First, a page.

[1] This problem goes back to the very beginning GG, see Stanley Peters’ paper “The Projection Problem: How is a grammar to be selected” in Goals of Linguistic Theory. As he noted in his paper, this problem is closely tied to the question of Explanatory Adequacy. The logic outlined above is very clearly articulated in Peters’ paper. He describes the projection problem  as the “problem of providing a general scheme which specifies the grammar (or grammars) tht can be provided by a human upon exposure to a possible set of basic data” (172).
[2] Note that the projection problem can hold for finite sets as well. The issue is how to select the function that covers the unobserved on the basis of the observed (i.e. how to generalize from a small sample to a larger one). How does a system “project” to the unobserved data based on the observed sample. The infinity assumption allows for a clear example of the logic of projection. It is not a necessary feature.
[3] Peters also zeros in on the idea that PLD is “simple.” As he puts it: “as has often been remarked, one rarely hears a fully grammatical sentence of any complexity…One strategy open to him [the LAD, NH] is to put the greatest confidence in short utterances, which are likely to be less complex than longer ones and thus more likely to be grammatical” (175).
[4] As noted here this assumption quite explicit in Aspects is known to be a radical idealization. However, this does not indicate that it has baleful consequences. It does seem that kids in the same linguistic environment come to acquire very similar competences (no doubt the source of our view that languages exist). This despite the reasonable conjecture that they are not exposed (or intake) exactly the same (kinds of) sentences in the same order. This suggests that order of presentation is not that critical and this is follows from the all-at-once idealization. That said, I return to this assumption below. For some useful discussion see Peters where the idealization is defended (p.175).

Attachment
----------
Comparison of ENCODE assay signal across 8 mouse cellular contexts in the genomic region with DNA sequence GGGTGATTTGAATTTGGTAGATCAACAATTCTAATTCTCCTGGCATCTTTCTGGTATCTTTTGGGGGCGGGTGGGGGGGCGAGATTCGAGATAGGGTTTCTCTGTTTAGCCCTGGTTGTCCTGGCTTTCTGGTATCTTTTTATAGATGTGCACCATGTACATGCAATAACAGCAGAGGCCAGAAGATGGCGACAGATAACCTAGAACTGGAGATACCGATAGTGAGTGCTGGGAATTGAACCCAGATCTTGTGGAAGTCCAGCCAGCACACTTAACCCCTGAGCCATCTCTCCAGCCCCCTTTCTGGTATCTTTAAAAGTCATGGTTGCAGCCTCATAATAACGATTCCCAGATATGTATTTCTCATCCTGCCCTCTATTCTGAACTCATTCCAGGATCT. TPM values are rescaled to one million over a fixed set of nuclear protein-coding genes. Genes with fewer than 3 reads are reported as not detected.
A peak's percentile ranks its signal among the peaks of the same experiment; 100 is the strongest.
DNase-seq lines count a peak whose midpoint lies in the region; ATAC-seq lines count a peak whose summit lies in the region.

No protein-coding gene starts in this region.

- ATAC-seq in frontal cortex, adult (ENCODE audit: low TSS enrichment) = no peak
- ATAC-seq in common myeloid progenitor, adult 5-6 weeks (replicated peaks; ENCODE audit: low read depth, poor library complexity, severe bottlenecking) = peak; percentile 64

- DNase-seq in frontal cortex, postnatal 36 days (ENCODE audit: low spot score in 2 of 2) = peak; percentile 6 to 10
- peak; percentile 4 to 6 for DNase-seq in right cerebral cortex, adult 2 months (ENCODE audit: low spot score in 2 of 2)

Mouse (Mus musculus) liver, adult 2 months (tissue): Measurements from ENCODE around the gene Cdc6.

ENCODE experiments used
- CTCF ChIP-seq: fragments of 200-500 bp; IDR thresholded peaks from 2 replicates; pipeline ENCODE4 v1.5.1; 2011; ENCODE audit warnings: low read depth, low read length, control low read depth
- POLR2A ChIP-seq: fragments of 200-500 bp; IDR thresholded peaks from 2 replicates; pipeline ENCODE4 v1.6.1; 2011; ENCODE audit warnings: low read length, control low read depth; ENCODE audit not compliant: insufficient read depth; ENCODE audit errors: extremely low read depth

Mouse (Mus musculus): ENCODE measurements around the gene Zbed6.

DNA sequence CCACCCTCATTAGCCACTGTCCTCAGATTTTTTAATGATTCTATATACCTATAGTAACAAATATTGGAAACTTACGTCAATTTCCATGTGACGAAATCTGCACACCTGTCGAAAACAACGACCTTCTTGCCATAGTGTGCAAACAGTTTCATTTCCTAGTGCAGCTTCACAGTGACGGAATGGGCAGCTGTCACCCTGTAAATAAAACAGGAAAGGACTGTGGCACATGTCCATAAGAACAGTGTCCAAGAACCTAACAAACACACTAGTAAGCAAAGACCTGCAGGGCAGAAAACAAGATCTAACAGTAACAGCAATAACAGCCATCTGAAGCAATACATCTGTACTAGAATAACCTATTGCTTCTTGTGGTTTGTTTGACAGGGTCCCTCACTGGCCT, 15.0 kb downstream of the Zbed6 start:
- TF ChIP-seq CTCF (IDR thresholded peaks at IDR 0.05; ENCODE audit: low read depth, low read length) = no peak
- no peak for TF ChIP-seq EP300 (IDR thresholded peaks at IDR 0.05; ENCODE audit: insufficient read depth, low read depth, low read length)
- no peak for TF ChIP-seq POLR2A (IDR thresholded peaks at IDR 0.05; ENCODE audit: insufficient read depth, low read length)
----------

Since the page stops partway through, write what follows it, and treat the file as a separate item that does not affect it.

[5] Again, see Peters for illuminating discussion.
[6] This overstates the case. The evaluation measure did no tell the LAD how to construct a G given PLD. Rather it specified how to order Gs as better or worse given PLD.  In other words, it specifies how to rank two given Gs. Specifying how to actually build these was considered (and probably still is) too ambitious a goal.
[7] I suspect that the general disdain for priors in Bayesian accounts is the belief that they do not fundamentally alter the acquisition scenario. What I mean by this is that though they may accelerate or impede the rate at which one gets to the best result, over enough time the data will overwhelm the priors so that even if one starts, as it were, in the wrong place in the hypothesis space, the optimal solution will be attained. So priors may affect computation and the rate of convergence to the optimum but it cannot fundamentally alter the destination.
[8] By “fit” here G&B mean fit with the input data sets.
[9] So Jeff Lidz noted that perhaps all LADs enjoy a good number of rich learning encounters where sufficient amounts of the same good data is used.  In other words, though the data overall might stink, there are reliable instances where the data is robust and there are where the acquisition action takes place.  This is indeed possible, it seems to me, and this is what makes the BVD problem an empirical, rather than a conceptual, one.
[10] There are actually three, but I ignore the first as it has little real interest.